It is a further object of the invention to provide an EGR system which provides improved control through use of a feedback sensor which measures exhaust gas emissions directly.
In accordance with the present invention, there is provided a method and apparatus for controlling the recirculation of exhaust gas in a diesel engine having an exhaust gas recirculation duct connected between an exhaust duct from the engine and the air intake duct to the engine. An EGR valve operatively associated with the recirculation duct is responsive to an EGR control signal for relatively opening and closing the recirculation duct to the passage of exhaust gas therethrough. A sensor is mounted in operative association with the exhaust gas stream passing through the exhaust duct for providing a signal indicative of the level of particulates in the exhaust gas stream. Control circuitry responsive to various signals indicative of engine operating conditions including the signal indicative of exhaust gas particulate level, provides an EGR control signal for regulating the EGR valve at least partly as a function of the sensed level of particulates in the exhaust gas stream. The engine operating condition signals to which the control circuitry responds typically are indicative of the speed of the engine or fuel injection pump, the engine load, and engine operating temperature. The particulate level signal is preferably provided by electrostatically sensing the passage of packets of charged particles by an electrically-passive, annular electrode positioned in or adjacent to the exhaust gas stream. Circuitry may be provided for occasionally calibrating the signal of the measured level of particulates in order to compensate for changes which may be occasioned by different fuels.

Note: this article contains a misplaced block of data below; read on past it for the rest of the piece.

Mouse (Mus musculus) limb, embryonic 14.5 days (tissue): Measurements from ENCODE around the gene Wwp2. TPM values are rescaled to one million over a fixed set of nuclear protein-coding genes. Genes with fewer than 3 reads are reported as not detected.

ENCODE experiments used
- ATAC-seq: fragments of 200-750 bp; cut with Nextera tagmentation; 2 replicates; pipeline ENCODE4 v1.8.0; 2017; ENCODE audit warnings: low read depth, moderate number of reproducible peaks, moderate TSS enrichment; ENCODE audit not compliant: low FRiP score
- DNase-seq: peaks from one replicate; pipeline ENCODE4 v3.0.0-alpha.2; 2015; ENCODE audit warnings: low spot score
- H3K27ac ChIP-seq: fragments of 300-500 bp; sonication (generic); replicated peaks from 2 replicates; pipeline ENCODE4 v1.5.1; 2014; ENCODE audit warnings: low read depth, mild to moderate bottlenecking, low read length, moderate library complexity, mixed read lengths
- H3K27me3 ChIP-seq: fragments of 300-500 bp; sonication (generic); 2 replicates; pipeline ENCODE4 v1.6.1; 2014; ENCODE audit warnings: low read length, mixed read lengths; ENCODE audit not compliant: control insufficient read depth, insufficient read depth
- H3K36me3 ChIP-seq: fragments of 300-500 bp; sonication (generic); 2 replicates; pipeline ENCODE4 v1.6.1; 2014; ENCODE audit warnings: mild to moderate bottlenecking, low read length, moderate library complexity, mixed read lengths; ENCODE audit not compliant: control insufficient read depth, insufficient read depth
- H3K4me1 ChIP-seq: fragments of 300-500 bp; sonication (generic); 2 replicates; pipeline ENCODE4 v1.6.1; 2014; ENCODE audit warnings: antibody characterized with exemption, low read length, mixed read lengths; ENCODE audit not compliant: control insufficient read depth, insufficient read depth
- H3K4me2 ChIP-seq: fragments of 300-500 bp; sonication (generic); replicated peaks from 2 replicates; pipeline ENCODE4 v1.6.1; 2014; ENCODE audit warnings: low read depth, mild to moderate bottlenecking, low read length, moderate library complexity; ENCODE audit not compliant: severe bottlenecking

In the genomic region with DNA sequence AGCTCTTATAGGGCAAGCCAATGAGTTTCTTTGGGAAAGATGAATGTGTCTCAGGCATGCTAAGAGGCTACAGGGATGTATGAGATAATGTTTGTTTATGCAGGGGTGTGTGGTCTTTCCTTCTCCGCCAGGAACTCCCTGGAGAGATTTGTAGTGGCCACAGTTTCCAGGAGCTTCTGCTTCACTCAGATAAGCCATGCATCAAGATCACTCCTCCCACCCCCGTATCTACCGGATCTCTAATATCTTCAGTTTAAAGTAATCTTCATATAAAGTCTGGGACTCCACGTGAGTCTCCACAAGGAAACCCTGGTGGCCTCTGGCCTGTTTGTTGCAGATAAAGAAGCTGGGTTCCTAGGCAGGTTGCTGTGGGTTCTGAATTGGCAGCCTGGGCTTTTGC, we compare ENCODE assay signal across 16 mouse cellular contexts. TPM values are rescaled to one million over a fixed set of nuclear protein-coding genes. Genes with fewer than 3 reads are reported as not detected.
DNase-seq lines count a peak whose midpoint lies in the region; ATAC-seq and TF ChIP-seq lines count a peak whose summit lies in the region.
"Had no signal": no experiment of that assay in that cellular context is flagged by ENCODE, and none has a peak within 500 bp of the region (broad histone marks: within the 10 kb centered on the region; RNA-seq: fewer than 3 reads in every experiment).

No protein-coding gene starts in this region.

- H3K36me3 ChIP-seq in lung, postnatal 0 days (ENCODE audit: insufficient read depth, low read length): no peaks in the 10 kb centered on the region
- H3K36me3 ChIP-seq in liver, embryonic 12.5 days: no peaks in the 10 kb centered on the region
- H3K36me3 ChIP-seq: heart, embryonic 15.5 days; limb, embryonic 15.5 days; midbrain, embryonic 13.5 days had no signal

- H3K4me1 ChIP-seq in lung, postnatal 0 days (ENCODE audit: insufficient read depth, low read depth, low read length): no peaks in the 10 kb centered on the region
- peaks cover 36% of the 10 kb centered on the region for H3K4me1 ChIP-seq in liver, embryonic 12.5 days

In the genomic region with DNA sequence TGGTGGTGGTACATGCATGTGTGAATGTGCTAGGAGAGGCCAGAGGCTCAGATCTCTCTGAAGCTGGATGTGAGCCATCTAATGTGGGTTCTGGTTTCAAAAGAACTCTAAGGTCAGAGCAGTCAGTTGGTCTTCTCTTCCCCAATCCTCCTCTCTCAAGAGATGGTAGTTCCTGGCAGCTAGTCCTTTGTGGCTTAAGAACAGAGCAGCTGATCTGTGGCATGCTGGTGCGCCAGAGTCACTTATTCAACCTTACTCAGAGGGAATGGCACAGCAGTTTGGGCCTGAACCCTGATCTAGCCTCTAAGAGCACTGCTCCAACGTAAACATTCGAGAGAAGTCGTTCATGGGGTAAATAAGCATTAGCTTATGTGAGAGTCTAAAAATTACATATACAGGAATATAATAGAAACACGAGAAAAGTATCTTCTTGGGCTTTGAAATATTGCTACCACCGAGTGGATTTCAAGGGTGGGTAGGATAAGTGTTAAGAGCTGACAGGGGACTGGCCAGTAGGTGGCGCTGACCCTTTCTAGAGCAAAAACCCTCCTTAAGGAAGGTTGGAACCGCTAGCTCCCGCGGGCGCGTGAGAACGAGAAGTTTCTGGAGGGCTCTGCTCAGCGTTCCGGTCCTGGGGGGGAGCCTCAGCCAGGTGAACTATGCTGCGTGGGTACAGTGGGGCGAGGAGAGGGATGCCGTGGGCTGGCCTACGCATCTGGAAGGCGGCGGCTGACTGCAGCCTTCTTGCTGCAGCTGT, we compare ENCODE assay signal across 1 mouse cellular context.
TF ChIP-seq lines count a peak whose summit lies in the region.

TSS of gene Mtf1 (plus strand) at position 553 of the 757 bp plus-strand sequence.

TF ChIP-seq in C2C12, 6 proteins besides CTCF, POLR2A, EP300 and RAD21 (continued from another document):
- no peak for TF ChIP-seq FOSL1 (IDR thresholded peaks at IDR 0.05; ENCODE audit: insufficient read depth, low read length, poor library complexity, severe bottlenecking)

The control circuitry includes a memory for storing open loop EGR valve control signals as a function of speed and load. Additional memory means store particulate objective signals also as a function of speed and load. The sensed exhaust gas particulate level is compared with the appropriate particulate objective signal for the development of an error signal, which error signal is then used in an adaptive manner to adjust the open loop EGR control signal in a direction to diminish the particulate error signal. Such adaptive control of the EGR control signal as a function of the exhaust gas particulate level is further advantageous because a predeterminable relationship exists between exhaust particulate levels and NOx levels as a function of percent EGR. For depressed engine temperatures, as at start, provision is made for inhibiting EGR control.
FIG. 1 is diagrammatic representation of an exhaust gas recirculation system in accordance with the present invention;
FIG. 2 is a schematical block diagram of the control for the actuators of the present EGR system;
FIG. 3 is illustrative of the form of one particulate sensor useful in conjunction with the present control system;
FIG. 4 is a graphical illustration of the schedule of percent EGR as a function of load for a representative diesel engine; and
FIG. 5 is a graphical representation of the exhaust particulate and the exhaust NOx level, each as a function of percent EGR.
Referring to FIG. 1 there is illustrated an EGR control system used with an internal combustion engine, particularly a compression ignition or diesel engine 10, only one combustion chamber 12 of which is illustrated herein. In a known manner air is inducted through the intake manifold 14 for combustion within chamber 12 upon the time injection thereinto of fuel by means of injection pump 16 and a respective injector 18. The pump 16 includes a movable fuel quantity adjusting device, such as rack 17. Subsequently the combustion gases are exhausted from engine 10 via exhaust duct 20. It will be understood that engine 10 is typically a multi-cyclinder engine, and an intake manifold and an exhaust manifold each common to the several cylinders are provided. A two-position, normally open, throttle 22 is positioned in the air intake duct 14 for reducing the inlet manifold air pressure, thereby enhancing induction of recirculated exhaust gases.